Many stores have their own brands of items, and in most cases, you’ll get the exact same or very similar thing at a much better price.

  • Read the label

Reading the nutrition label can tell you a lot about what’s in a food, if it’s good for you, and help you choose between brands.

  • Pay attention to serving sizes

Some things might seem good for you until you check the serving size. Sometimes the serving size is much smaller than what you’d actually eat in a sitting, which makes the numbers on the label look better.

  • Learn how to read unit price on the price tag

Unit price tells you how much something costs per pound, ounce, quart, or other unit of measure. It can tell you which brands are the most affordable. This guide can help you read or calculate unit price.

  • Have a calculator handy

Whether it’s on your phone or you bring a small calculator along to the store, having one on hand can make it easy to compare labels and costs.

Up Next:

Learn how to read and make sense of nutrition labels to get the most out of your food.

Easy, Healthy Food Substitutions

Healthy Food Substitutions

Have you ever run out of something or tried to make your recipes lighter? We can help with easy food substitutions.

You can replace half of the butter in your recipe with tofu or pureed white beans.

Replacing Butter

 

Whip up some healthy whipped cream by using coconut milk.

How to Make Coconut Whipped Cream

 

Never have buttermilk on hand? Replace with lemon juice and regular milk.

Buttermilk Substitution

 

Cut the salt but not the flavor with fresh or dried herbs, spices, citrus juices, or rice vinegar.

Cut the Salt

 

Replace margarine with unsweetened applesauce to cut fat and add Vitamin C.

Avoid Margarine

 

Vegan Marshmallow Fluff is made with the liquid from chickpeas and honey.

Healthy Vegan Marshmallow Fluff – 2 Ingredients

 

Replace sour cream with plain Greek yogurt and increase the recipe’s protein by 88%.

Skipping Sour Cream

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Lemon Water for the Holiday Season

My Healthy Journey: Fighting the Holiday Season

While I think most people find the holiday season the hardest to stick to their healthy plans, I’m actually feeling really ready to kick off the new year the right way.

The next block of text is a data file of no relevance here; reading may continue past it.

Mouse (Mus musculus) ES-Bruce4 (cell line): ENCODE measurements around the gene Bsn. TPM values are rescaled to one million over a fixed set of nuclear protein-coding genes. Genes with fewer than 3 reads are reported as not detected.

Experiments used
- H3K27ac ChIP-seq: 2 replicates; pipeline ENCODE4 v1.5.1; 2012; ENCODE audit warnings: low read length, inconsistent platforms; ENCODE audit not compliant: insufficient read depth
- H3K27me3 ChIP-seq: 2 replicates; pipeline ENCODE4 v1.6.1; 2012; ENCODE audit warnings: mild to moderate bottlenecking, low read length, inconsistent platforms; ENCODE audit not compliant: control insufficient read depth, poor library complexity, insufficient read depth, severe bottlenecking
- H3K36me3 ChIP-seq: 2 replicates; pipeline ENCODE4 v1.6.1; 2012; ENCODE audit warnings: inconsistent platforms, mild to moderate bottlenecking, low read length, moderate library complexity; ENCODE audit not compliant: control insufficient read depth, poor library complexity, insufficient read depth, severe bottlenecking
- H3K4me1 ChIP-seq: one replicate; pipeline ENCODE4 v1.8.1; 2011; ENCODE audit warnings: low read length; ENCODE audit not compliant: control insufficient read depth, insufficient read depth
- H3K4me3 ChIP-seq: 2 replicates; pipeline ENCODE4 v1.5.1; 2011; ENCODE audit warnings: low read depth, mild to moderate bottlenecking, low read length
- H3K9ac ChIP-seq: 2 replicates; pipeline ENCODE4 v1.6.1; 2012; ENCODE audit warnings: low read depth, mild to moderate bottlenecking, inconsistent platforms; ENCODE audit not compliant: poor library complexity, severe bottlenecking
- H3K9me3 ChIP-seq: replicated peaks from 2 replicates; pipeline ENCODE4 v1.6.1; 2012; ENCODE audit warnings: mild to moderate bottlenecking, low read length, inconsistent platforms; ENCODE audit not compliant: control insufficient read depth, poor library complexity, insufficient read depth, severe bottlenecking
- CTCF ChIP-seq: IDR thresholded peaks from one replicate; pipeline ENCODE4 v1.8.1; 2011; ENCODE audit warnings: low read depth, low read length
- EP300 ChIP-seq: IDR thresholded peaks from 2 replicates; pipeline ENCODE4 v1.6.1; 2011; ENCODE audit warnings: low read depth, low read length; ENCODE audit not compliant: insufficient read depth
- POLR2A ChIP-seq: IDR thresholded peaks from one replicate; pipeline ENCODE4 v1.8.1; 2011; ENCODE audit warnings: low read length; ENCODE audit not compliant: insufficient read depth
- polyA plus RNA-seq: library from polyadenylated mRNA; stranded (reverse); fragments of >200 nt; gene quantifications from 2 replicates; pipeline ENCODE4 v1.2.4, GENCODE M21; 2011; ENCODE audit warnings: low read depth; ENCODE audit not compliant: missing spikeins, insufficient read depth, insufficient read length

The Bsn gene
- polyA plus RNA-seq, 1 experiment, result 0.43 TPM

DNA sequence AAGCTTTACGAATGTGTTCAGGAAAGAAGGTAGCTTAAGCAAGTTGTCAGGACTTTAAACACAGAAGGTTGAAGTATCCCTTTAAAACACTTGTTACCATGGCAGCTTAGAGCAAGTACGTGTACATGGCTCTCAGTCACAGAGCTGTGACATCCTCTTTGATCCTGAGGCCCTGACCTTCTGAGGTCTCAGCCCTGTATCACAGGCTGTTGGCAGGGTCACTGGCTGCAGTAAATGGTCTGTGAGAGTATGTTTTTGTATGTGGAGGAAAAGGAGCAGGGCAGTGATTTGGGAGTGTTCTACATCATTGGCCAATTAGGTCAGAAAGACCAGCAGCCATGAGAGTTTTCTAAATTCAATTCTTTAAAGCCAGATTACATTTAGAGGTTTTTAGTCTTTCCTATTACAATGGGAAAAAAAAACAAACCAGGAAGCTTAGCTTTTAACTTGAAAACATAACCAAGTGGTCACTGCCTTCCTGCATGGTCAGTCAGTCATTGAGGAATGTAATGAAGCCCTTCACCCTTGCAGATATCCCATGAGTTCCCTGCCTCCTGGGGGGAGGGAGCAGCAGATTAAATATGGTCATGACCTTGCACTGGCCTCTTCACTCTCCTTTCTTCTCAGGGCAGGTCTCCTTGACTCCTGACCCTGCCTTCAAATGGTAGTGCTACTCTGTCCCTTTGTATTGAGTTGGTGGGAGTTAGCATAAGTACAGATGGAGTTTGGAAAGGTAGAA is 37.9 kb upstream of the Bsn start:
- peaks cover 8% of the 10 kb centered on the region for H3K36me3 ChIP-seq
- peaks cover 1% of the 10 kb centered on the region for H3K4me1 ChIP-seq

I haven’t exactly decided on my resolutions yet, I’m sure that is coming in the next few weeks, but I have found it much easier to stick to my guns now that the Halloween candy and Thanksgiving leftovers are out of my house.

I have also started using the MyPlate app. It asks you a series of questions, and then it calculates what is probably a healthy number of calories for you to be eating each day for your weight and your goals.

My favorite thing is how easy it is to track food with it. You can scan barcodes or search by names and brands to find all the things you ate. And I mean all the things. Did you eat a piece of candy? Cream in your coffee? It can help you track every detail.

Is it probably accurate down to the calorie? No. Is it controlling your portions? No. But it does make it really easy to put a real number on how many calories you’re eating in a day, a thing I had never done before.

It also helps remind you what a proper portion is, which you don’t always think about just because the package is in your hand. Did you know you can have 7 pixie sticks for 60 calories? Yeah, I didn’t either.  And while I’m not endorsing you eating pure sugar, with my sweet tooth, I’m not going to completely cut it out of my life forever. So now, I actually know what a serving is and what it costs me out of my day.

And while I’m usually within or close to my calorie goals without making changes, the app does a really good job of making me think about how wildly my diet swings. One day I’m 300 under, the next I’m 200 over. Maybe that’s not the worst thing in the world, but it does make me a lot more aware of the fact that I’m 200 over because I had a Coca-Cola that day. Now the mental downside that I’m trying to stay away from is when I’m 300 under, saying “Oh, what in my house can I eat because I’m under!”

And even though it’s just an app, having to check in every little thing I ate does make me want to eat healthier; like if I’m embarrassed to document it, I probably shouldn’t eat it.

It also gives you a breakdown of how much protein, fat, and carbs you’re eating, which I love. If at dinner, my diet has been mostly carbs that day, it’s no wonder I’m hungry, and I try to up my protein.

It also has a place where you can track the ounces of water you drink in a day. I am unfortunately still failing dismally at drinking enough, but having a place I look at everyday with a glaring empty if I don’t drink water unbelievably does make me want to drink more. There’s something about the satisfaction of that bubble being colored in, like a mental check, that gives me the drive to actually strive for results. (I like mine with just a squeeze of fresh fruit juice, so I feel like I’m drinking something tastier.)